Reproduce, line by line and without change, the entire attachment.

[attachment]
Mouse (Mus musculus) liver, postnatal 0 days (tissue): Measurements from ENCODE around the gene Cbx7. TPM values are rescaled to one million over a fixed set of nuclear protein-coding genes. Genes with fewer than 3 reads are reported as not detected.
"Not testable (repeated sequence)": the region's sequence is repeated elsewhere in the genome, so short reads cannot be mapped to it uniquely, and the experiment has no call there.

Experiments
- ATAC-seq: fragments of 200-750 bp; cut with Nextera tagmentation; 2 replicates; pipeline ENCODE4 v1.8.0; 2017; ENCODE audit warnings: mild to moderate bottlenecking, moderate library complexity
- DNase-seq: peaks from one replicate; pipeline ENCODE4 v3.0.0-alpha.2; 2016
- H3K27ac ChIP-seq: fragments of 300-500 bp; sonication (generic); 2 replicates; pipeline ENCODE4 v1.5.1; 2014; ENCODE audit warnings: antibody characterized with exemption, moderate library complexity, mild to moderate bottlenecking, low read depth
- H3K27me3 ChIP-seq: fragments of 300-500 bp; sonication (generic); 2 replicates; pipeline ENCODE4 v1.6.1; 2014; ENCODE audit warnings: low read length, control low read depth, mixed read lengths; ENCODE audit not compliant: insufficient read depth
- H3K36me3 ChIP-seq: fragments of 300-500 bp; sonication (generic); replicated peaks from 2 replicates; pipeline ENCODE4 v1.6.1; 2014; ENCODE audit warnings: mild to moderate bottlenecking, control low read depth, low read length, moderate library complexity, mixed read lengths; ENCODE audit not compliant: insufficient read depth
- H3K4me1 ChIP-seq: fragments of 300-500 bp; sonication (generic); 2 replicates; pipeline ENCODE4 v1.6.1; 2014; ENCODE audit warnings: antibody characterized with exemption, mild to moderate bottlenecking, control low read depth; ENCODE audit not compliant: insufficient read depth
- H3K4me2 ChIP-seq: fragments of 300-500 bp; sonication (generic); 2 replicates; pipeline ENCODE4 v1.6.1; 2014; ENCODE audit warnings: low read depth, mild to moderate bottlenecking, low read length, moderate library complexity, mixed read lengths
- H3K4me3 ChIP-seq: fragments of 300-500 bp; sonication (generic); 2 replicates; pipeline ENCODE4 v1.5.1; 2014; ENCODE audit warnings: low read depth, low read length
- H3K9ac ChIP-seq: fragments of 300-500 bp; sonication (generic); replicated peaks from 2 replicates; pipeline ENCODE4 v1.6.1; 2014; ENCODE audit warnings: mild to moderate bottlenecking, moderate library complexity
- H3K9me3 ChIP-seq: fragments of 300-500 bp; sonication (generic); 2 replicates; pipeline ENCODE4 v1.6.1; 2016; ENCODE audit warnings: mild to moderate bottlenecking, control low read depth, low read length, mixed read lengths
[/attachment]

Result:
Mouse (Mus musculus) liver, postnatal 0 days (tissue): Measurements from ENCODE around the gene Cbx7. TPM values are rescaled to one million over a fixed set of nuclear protein-coding genes. Genes with fewer than 3 reads are reported as not detected.
"Not testable (repeated sequence)": the region's sequence is repeated elsewhere in the genome, so short reads cannot be mapped to it uniquely, and the experiment has no call there.

Experiments
- ATAC-seq: fragments of 200-750 bp; cut with Nextera tagmentation; 2 replicates; pipeline ENCODE4 v1.8.0; 2017; ENCODE audit warnings: mild to moderate bottlenecking, moderate library complexity
- DNase-seq: peaks from one replicate; pipeline ENCODE4 v3.0.0-alpha.2; 2016
- H3K27ac ChIP-seq: fragments of 300-500 bp; sonication (generic); 2 replicates; pipeline ENCODE4 v1.5.1; 2014; ENCODE audit warnings: antibody characterized with exemption, moderate library complexity, mild to moderate bottlenecking, low read depth
- H3K27me3 ChIP-seq: fragments of 300-500 bp; sonication (generic); 2 replicates; pipeline ENCODE4 v1.6.1; 2014; ENCODE audit warnings: low read length, control low read depth, mixed read lengths; ENCODE audit not compliant: insufficient read depth
- H3K36me3 ChIP-seq: fragments of 300-500 bp; sonication (generic); replicated peaks from 2 replicates; pipeline ENCODE4 v1.6.1; 2014; ENCODE audit warnings: mild to moderate bottlenecking, control low read depth, low read length, moderate library complexity, mixed read lengths; ENCODE audit not compliant: insufficient read depth
- H3K4me1 ChIP-seq: fragments of 300-500 bp; sonication (generic); 2 replicates; pipeline ENCODE4 v1.6.1; 2014; ENCODE audit warnings: antibody characterized with exemption, mild to moderate bottlenecking, control low read depth; ENCODE audit not compliant: insufficient read depth
- H3K4me2 ChIP-seq: fragments of 300-500 bp; sonication (generic); 2 replicates; pipeline ENCODE4 v1.6.1; 2014; ENCODE audit warnings: low read depth, mild to moderate bottlenecking, low read length, moderate library complexity, mixed read lengths
- H3K4me3 ChIP-seq: fragments of 300-500 bp; sonication (generic); 2 replicates; pipeline ENCODE4 v1.5.1; 2014; ENCODE audit warnings: low read depth, low read length
- H3K9ac ChIP-seq: fragments of 300-500 bp; sonication (generic); replicated peaks from 2 replicates; pipeline ENCODE4 v1.6.1; 2014; ENCODE audit warnings: mild to moderate bottlenecking, moderate library complexity
- H3K9me3 ChIP-seq: fragments of 300-500 bp; sonication (generic); 2 replicates; pipeline ENCODE4 v1.6.1; 2016; ENCODE audit warnings: mild to moderate bottlenecking, control low read depth, low read length, mixed read lengths